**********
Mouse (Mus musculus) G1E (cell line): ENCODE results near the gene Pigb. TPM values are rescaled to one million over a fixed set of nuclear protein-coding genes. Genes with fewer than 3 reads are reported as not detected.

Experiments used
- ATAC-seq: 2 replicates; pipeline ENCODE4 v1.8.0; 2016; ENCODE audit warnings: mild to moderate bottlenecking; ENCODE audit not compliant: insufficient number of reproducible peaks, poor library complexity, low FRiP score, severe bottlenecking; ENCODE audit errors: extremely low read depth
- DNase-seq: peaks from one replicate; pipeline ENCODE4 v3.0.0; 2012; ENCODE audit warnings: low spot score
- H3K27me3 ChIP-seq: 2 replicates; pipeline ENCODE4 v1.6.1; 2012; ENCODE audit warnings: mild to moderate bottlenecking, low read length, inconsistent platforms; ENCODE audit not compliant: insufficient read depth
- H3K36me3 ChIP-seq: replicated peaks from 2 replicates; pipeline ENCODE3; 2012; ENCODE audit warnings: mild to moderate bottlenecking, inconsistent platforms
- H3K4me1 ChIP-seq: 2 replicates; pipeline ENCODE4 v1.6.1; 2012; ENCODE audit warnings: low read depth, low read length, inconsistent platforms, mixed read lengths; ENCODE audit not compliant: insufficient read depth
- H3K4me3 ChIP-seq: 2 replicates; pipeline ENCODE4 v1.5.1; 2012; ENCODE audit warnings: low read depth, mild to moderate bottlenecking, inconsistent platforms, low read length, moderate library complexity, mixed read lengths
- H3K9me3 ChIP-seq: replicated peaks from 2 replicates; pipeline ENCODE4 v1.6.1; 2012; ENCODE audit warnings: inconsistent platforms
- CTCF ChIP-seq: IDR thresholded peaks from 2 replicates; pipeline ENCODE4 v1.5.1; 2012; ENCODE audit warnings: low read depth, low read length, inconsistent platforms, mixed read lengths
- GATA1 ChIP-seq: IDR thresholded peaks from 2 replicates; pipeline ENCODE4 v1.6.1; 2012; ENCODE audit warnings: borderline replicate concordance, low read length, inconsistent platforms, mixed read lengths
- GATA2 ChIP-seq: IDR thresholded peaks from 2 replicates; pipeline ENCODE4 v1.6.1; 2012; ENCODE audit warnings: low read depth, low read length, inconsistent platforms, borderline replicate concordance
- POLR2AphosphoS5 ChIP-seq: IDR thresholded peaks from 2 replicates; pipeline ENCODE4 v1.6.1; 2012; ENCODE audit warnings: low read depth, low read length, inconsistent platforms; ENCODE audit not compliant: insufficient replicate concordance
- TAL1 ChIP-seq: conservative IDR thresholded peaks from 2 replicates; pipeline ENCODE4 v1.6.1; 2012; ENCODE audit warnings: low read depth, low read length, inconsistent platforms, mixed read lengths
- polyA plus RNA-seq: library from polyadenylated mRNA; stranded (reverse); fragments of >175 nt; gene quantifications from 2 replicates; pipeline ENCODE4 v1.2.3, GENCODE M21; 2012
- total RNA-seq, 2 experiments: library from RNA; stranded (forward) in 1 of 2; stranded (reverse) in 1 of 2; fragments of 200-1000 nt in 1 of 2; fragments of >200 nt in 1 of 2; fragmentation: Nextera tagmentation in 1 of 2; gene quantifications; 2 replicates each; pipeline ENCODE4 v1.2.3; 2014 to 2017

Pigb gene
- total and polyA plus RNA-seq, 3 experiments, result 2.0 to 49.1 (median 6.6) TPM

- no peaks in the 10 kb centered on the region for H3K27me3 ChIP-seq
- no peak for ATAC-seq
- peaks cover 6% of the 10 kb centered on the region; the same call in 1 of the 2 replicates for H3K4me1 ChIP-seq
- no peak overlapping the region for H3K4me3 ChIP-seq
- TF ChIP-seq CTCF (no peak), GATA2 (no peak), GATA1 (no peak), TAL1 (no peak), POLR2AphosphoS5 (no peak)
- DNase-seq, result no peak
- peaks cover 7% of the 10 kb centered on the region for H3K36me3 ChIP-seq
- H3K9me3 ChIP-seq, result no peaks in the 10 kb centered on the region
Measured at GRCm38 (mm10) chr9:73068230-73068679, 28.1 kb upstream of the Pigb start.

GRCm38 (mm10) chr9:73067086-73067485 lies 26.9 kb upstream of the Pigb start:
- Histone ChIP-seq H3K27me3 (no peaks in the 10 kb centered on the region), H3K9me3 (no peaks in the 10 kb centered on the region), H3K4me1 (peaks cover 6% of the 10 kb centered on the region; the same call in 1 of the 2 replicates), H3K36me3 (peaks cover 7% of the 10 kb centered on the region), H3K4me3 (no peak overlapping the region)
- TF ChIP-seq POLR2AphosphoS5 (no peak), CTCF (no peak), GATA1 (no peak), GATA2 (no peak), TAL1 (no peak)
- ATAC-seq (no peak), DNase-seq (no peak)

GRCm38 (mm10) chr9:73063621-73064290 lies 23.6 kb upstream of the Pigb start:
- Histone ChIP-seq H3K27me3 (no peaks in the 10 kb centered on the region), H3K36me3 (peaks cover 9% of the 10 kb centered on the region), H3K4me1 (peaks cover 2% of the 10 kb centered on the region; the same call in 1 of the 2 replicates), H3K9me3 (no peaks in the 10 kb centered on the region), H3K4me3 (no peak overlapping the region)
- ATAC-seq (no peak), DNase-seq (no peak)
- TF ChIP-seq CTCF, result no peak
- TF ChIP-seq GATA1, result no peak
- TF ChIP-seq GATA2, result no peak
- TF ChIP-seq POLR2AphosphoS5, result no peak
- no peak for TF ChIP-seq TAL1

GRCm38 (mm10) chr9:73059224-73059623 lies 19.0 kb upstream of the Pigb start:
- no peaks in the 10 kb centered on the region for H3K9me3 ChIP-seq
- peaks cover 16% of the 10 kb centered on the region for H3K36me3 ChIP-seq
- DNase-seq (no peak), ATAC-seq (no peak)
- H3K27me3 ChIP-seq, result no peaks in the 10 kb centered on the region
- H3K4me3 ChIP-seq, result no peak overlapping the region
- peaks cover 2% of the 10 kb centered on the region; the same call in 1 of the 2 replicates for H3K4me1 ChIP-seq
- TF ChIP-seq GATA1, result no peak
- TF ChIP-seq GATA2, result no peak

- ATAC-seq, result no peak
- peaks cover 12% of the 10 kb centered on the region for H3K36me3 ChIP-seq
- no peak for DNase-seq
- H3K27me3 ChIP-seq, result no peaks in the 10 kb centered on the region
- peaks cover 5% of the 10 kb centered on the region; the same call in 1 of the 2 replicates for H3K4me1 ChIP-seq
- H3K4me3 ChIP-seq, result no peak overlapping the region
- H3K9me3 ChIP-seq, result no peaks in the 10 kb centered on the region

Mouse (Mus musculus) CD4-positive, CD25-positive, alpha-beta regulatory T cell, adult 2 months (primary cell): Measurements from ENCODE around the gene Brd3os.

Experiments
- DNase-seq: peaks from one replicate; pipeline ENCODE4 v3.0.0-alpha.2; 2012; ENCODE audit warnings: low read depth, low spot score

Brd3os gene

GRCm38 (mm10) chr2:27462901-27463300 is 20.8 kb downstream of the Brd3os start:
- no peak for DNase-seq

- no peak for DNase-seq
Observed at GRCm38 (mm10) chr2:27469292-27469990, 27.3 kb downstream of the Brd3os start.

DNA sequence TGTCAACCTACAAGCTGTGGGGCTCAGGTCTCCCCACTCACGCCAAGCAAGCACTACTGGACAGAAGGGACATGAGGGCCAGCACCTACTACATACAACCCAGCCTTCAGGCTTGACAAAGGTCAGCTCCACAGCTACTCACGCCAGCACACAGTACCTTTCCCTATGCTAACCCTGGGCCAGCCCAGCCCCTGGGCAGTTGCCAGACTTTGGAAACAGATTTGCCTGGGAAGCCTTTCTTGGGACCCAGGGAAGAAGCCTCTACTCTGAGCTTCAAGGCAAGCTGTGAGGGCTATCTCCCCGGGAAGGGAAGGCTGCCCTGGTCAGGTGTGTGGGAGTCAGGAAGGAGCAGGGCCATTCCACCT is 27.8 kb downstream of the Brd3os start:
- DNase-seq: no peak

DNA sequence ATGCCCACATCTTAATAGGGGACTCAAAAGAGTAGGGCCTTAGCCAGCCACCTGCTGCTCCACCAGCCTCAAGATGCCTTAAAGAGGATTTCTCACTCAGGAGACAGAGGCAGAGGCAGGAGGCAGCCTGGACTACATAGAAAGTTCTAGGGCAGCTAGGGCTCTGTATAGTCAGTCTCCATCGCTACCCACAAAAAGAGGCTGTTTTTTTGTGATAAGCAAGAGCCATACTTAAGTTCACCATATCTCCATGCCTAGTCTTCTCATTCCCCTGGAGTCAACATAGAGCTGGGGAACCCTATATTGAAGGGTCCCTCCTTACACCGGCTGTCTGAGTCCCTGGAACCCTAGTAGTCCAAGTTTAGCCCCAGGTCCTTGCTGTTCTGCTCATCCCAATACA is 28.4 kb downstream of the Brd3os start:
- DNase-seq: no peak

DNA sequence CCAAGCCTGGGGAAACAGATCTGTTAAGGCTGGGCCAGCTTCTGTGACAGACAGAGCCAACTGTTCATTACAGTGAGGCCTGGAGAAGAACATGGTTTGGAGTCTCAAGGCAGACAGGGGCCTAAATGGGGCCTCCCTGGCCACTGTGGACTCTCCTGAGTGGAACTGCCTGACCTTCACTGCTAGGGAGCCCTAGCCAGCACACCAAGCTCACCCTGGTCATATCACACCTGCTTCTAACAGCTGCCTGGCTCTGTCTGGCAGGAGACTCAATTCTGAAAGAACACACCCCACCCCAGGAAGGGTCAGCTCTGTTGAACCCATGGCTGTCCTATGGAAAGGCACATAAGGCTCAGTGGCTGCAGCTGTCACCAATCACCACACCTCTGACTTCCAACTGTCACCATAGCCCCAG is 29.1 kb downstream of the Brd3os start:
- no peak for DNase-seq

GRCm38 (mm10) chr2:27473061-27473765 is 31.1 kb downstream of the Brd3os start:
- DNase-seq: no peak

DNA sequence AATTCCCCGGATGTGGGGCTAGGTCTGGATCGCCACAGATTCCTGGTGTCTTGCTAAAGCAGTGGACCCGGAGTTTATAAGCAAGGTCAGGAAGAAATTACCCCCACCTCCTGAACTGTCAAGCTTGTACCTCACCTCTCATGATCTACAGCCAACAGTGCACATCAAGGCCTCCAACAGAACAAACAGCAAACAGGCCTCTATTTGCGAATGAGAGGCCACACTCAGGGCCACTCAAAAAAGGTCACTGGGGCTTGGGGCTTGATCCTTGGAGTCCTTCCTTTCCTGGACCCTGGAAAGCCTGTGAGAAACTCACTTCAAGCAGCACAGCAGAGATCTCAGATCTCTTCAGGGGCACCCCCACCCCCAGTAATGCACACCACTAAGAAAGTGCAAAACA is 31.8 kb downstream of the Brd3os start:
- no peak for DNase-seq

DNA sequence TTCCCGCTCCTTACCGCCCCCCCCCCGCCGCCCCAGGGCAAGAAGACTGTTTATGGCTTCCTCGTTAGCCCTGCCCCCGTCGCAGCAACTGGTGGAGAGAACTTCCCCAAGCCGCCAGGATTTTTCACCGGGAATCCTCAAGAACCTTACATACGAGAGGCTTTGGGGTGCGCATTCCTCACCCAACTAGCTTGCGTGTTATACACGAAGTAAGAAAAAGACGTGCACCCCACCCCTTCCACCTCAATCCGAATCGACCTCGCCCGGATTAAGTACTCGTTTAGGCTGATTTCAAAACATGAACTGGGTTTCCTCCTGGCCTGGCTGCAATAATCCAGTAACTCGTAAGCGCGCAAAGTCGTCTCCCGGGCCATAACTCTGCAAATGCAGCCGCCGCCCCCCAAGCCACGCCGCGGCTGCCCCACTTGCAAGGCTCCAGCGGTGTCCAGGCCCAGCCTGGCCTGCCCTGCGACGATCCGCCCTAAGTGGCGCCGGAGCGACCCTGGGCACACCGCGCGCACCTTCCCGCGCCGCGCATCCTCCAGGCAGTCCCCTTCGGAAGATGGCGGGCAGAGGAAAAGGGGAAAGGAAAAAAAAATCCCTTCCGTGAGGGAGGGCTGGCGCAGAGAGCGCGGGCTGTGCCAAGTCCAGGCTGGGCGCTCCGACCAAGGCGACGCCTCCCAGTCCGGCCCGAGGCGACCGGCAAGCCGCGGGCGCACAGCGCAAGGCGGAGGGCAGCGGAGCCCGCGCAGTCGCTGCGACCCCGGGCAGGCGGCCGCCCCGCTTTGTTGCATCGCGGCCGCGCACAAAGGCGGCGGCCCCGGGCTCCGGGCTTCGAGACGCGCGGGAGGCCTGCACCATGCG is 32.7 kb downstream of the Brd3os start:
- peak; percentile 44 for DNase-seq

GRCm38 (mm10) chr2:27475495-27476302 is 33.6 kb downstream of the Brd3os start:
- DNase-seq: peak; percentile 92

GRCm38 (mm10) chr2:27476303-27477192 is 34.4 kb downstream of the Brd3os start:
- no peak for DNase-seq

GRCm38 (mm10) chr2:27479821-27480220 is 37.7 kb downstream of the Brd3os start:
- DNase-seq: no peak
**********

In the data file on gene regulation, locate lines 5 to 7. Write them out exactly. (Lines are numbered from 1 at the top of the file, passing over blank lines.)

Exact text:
- H3K27me3 ChIP-seq: 2 replicates; pipeline ENCODE4 v1.6.1; 2012; ENCODE audit warnings: mild to moderate bottlenecking, low read length, inconsistent platforms; ENCODE audit not compliant: insufficient read depth
- H3K36me3 ChIP-seq: replicated peaks from 2 replicates; pipeline ENCODE3; 2012; ENCODE audit warnings: mild to moderate bottlenecking, inconsistent platforms
- H3K4me1 ChIP-seq: 2 replicates; pipeline ENCODE4 v1.6.1; 2012; ENCODE audit warnings: low read depth, low read length, inconsistent platforms, mixed read lengths; ENCODE audit not compliant: insufficient read depth